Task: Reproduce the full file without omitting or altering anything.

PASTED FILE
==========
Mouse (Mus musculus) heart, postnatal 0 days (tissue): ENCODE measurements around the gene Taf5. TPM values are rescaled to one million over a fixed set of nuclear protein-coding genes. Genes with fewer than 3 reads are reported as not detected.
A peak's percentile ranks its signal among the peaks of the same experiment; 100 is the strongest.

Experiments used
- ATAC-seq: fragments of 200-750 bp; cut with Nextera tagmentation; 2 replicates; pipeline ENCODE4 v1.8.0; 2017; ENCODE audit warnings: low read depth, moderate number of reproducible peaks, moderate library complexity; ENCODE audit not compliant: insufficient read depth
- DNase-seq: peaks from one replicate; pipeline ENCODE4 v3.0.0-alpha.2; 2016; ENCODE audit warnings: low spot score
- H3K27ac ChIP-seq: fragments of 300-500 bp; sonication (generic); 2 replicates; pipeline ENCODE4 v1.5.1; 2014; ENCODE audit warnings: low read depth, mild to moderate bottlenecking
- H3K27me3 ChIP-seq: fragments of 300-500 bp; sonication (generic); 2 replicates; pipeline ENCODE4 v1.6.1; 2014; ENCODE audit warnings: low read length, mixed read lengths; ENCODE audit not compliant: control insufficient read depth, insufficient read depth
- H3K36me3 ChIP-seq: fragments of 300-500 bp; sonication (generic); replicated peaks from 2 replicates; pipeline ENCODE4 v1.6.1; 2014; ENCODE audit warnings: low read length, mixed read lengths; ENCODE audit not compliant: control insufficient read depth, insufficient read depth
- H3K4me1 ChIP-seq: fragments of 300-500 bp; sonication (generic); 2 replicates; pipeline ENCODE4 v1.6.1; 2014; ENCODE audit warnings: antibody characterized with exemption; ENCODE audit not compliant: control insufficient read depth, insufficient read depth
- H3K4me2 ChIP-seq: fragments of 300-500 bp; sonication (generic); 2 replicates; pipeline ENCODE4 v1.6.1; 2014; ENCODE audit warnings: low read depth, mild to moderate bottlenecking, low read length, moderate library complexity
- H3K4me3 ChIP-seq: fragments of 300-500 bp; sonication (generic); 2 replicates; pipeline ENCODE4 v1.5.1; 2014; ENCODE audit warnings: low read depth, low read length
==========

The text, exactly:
Mouse (Mus musculus) heart, postnatal 0 days (tissue): ENCODE measurements around the gene Taf5. TPM values are rescaled to one million over a fixed set of nuclear protein-coding genes. Genes with fewer than 3 reads are reported as not detected.
A peak's percentile ranks its signal among the peaks of the same experiment; 100 is the strongest.

Experiments used
- ATAC-seq: fragments of 200-750 bp; cut with Nextera tagmentation; 2 replicates; pipeline ENCODE4 v1.8.0; 2017; ENCODE audit warnings: low read depth, moderate number of reproducible peaks, moderate library complexity; ENCODE audit not compliant: insufficient read depth
- DNase-seq: peaks from one replicate; pipeline ENCODE4 v3.0.0-alpha.2; 2016; ENCODE audit warnings: low spot score
- H3K27ac ChIP-seq: fragments of 300-500 bp; sonication (generic); 2 replicates; pipeline ENCODE4 v1.5.1; 2014; ENCODE audit warnings: low read depth, mild to moderate bottlenecking
- H3K27me3 ChIP-seq: fragments of 300-500 bp; sonication (generic); 2 replicates; pipeline ENCODE4 v1.6.1; 2014; ENCODE audit warnings: low read length, mixed read lengths; ENCODE audit not compliant: control insufficient read depth, insufficient read depth
- H3K36me3 ChIP-seq: fragments of 300-500 bp; sonication (generic); replicated peaks from 2 replicates; pipeline ENCODE4 v1.6.1; 2014; ENCODE audit warnings: low read length, mixed read lengths; ENCODE audit not compliant: control insufficient read depth, insufficient read depth
- H3K4me1 ChIP-seq: fragments of 300-500 bp; sonication (generic); 2 replicates; pipeline ENCODE4 v1.6.1; 2014; ENCODE audit warnings: antibody characterized with exemption; ENCODE audit not compliant: control insufficient read depth, insufficient read depth
- H3K4me2 ChIP-seq: fragments of 300-500 bp; sonication (generic); 2 replicates; pipeline ENCODE4 v1.6.1; 2014; ENCODE audit warnings: low read depth, mild to moderate bottlenecking, low read length, moderate library complexity
- H3K4me3 ChIP-seq: fragments of 300-500 bp; sonication (generic); 2 replicates; pipeline ENCODE4 v1.5.1; 2014; ENCODE audit warnings: low read depth, low read length